I said I was done with the copyright thing but, well, I couldn’t help myself. There were a few more things I wanted to address that didn’t fit neatly in part two of the copyright series. So here we are again. Today’s topic is authorship.
Before we go any further, let me ask you a question or two. Have you ever asked somebody to take your picture with your camera? If so, do you think that person (even if it is a complete stranger) has any ownership claim to that image? If you read my earlier posts on copyright then you might just have some doubts.
Back in the first copyright post, I made a couple of points that are relevant to day’s discussion. First, copyright is established at the time of creation (the execution of the idea into something tangible) and the person doing the creating typically is the copyright holder. With that background, I want to write about two examples that you may have noticed in the news this year – first, the Ellen DeGeneres led group selfie at the Academy Awards, and second, the monkey selfie. I think you’ll find this interesting if maybe a bit surprising.
I’ll start with the Ellen group selfie.
— Ellen DeGeneres (@TheEllenShow) March 3, 2014
The above photo (and tweet) was made at the last Academy Awards ceremony. Ellen DeGeneres brought a bunch of really famous people together, gave Bradley Cooper her phone, and then he pressed the shutter. There are two potential points of view here. First, the group portrait was clearly Ellen’s idea – she got the crowd together for this portrait, gave her camera to Bradley Cooper because he had the best vantage point in the group, and then told him to take the photo. Her role as the creative force behind the image gives her a credible claim to authorship. On the other hand, Bradley Cooper took the photo and unless there was a clearly worded written contract in place prior to the creation of the photo, he might also make a legitimate claim of authorship.
So who do you think is the rightful owner of the copyright for the photo that ended up being one of the most retweeted photos in history? The easy answer is that Cooper owns the image because he composed and took the photo but DeGeneres also likely has a valid claim to at least co-ownership because the image was made under her direction.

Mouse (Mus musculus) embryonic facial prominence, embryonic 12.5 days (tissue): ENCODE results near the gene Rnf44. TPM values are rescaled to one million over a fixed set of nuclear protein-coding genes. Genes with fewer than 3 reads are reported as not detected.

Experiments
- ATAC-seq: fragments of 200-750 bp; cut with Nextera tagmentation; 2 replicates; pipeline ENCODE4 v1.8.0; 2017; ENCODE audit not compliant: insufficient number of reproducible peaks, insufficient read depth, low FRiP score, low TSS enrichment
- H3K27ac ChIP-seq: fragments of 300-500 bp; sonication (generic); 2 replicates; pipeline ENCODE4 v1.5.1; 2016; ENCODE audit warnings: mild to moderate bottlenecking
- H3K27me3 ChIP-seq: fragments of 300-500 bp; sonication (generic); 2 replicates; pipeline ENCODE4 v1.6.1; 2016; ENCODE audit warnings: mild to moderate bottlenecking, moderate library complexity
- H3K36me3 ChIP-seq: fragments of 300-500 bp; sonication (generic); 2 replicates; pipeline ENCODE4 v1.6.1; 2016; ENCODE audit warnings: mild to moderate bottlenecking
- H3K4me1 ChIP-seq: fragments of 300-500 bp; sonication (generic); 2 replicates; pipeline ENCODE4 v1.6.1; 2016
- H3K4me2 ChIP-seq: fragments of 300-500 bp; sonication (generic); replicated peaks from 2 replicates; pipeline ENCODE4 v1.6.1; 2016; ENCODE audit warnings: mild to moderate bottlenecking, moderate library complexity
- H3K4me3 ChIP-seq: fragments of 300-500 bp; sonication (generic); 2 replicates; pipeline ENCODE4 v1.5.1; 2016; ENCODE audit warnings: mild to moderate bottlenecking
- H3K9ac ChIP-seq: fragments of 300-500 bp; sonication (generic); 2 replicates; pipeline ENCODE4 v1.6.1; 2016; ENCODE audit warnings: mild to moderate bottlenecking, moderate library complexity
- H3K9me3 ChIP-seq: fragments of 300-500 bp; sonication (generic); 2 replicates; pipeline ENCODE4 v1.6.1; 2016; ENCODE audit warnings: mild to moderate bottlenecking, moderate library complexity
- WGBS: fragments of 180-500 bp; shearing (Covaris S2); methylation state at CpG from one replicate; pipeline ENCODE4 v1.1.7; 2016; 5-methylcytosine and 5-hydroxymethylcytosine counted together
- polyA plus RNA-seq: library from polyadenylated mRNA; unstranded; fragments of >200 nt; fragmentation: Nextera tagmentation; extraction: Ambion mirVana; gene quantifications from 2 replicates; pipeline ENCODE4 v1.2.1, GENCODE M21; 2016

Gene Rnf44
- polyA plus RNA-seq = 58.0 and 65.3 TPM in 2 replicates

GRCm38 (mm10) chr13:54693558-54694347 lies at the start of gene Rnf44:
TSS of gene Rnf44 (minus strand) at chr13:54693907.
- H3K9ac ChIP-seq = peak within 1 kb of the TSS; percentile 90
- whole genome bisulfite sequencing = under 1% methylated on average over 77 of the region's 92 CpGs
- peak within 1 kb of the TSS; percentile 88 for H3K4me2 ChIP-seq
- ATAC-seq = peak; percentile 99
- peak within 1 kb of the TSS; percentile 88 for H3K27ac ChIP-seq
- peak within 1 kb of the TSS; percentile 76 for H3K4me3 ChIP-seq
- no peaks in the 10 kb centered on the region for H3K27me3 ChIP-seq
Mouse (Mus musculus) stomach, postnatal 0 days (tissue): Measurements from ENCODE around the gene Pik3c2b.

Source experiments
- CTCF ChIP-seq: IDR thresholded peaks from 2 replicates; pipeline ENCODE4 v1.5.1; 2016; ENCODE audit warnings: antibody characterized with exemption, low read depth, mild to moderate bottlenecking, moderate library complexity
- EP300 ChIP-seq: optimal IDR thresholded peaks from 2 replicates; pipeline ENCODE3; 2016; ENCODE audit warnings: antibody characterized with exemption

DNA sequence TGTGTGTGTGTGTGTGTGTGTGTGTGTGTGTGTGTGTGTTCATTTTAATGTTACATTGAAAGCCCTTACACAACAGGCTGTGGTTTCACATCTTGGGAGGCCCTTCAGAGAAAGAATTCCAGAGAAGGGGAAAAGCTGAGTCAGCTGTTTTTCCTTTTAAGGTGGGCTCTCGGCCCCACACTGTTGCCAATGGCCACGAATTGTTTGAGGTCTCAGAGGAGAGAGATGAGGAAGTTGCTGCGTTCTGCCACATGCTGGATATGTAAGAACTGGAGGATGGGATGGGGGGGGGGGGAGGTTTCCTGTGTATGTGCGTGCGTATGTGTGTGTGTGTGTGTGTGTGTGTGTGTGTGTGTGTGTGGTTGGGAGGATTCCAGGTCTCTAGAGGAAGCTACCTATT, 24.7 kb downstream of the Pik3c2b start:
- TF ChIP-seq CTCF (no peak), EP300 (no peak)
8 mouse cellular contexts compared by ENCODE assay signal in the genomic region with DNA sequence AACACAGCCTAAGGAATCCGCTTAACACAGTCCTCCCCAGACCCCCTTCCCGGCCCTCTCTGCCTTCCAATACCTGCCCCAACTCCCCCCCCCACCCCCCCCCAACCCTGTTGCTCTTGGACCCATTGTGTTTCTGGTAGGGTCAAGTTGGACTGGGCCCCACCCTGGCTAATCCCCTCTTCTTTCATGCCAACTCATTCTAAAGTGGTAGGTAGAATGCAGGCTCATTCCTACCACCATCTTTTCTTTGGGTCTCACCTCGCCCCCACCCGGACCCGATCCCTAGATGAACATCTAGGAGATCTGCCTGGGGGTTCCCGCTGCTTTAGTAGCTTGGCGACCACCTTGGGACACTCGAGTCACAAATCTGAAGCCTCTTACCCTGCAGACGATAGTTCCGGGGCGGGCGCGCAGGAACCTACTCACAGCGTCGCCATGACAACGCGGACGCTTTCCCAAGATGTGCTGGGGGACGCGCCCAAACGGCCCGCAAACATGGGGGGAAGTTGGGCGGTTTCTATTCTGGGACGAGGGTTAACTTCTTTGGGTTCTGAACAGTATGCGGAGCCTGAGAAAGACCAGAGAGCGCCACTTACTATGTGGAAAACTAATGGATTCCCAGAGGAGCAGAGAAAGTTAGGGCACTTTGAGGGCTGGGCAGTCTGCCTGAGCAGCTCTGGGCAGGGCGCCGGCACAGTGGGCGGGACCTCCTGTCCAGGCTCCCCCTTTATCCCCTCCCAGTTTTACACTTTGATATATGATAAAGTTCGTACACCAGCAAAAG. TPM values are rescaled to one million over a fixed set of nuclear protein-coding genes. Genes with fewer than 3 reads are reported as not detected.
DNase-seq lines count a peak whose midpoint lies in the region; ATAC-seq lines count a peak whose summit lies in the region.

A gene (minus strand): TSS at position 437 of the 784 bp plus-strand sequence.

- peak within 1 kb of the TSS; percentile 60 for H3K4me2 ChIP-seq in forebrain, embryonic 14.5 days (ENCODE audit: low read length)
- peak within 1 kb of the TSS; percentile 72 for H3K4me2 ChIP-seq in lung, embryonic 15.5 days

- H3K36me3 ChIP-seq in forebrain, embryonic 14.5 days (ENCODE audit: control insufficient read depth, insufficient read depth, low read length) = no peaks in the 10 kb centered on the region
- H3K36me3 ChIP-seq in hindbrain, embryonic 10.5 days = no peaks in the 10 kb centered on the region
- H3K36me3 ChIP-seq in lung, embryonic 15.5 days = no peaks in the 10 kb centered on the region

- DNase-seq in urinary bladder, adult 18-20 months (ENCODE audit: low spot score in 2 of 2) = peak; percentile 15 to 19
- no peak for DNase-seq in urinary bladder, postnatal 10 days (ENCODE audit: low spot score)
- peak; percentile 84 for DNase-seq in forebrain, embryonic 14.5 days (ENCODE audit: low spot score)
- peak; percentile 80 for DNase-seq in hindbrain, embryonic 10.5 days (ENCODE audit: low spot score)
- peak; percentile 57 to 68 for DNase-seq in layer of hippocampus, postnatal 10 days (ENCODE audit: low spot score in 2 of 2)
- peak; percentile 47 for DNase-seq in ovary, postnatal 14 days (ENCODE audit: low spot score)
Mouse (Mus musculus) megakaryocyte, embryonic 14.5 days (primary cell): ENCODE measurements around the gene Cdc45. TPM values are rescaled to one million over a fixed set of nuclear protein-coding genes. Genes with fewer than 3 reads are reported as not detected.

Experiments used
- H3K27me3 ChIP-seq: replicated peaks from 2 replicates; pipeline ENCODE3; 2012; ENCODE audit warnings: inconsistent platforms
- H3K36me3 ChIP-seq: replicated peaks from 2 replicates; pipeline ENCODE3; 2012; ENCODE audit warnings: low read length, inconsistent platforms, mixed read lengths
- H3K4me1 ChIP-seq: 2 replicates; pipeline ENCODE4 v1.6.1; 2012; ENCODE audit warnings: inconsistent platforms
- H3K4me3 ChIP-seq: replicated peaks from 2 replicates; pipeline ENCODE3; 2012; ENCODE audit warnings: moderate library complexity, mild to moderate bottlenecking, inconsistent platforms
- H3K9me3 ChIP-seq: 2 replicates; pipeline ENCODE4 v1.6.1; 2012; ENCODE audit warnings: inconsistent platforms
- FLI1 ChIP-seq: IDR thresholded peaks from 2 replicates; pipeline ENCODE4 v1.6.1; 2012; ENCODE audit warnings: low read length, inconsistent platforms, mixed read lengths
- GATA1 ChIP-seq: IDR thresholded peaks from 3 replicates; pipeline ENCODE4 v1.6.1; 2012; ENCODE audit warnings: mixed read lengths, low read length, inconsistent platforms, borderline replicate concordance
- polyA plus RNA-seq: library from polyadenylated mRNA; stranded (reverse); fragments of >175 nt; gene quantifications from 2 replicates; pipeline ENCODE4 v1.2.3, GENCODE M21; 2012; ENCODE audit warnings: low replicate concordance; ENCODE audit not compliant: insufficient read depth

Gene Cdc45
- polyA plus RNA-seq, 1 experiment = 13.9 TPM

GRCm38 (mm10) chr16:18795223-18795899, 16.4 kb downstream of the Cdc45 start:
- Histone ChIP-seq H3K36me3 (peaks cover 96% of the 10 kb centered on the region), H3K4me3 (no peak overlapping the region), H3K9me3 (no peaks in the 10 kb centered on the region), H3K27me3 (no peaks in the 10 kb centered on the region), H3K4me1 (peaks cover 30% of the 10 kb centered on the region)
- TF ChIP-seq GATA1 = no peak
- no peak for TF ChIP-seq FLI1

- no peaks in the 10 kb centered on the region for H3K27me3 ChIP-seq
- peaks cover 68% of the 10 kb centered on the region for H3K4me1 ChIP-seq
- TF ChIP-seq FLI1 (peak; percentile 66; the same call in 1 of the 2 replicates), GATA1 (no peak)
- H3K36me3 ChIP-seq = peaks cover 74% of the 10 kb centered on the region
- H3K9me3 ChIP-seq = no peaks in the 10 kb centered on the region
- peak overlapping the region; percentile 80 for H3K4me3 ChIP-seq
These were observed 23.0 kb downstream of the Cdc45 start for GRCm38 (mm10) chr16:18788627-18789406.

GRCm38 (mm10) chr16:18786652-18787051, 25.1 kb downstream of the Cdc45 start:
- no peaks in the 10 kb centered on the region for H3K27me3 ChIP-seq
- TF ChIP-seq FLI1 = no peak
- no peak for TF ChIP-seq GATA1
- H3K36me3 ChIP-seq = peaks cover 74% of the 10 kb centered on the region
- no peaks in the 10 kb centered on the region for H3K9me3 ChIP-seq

This scenario is really very common in today’s age however these questions are largely academic because unless someone asserts a claim to ownership, we will never really know which way a court might decide.
The second example I want to share today is the monkey selfie.
Have you heard about this one yet?
In 2011, British wildlife photographer David Slater went to Indonesia to photograph the endangered species Celebes Crested Macaques with the hope that if he raised awareness of these animals, that he’d be able to build support to protect the monkeys. At one point during his trip, this monkey picked up one of the cameras and made a self portrait with no direct involvement by Slater. Which is to say that Slater put in a LOT of time and effort to create the conditions that led to this photo having been taken BUT he did not press the shutter on the camera when this exposure was made. It was an incredible experience and it resulted in a dynamic photograph. Slater, rightly so, wrote all about his experience and how this image came to be made because, let’s face it, having a member of the endangered species create such an expressive self portrait was exactly the kind of image that he wanted to create for his trip to raise awareness.
Soon after, a Wikipedia editor made an entry about the image and uploaded a copy of the photograph to the Wikimedia Commons site which is a repository for ‘freely usable media files’. This was done without Slater’s permission and when he asked them to remove the image, they refused saying:
“copyright cannot vest in non-human authors” and “when a work’s copyright cannot vest in a human, it falls into the public domain.” (1)
Slater then filed a copyright infringement suit. So which side do you think won?
As it happens, Slater lost because the court agreed with the Wikipedia argument. That is, because Slater represented the image as a selfie (i.e. the monkey composed and created the image without human involvement), he essentially gave up authorship of the image. I can’t say for sure, but I highly suspect that had he claimed all along that he set up the image but said that the monkey’s role in the image was just to hold the camera, then the case would have turned out differently.
So do you think that the ruling was fair? Personally, I think it sounds like a case where the letter of the law trumped common sense, but then again, there is no law mandating common sense. Okay, now I promise to leave the subject alone for a while.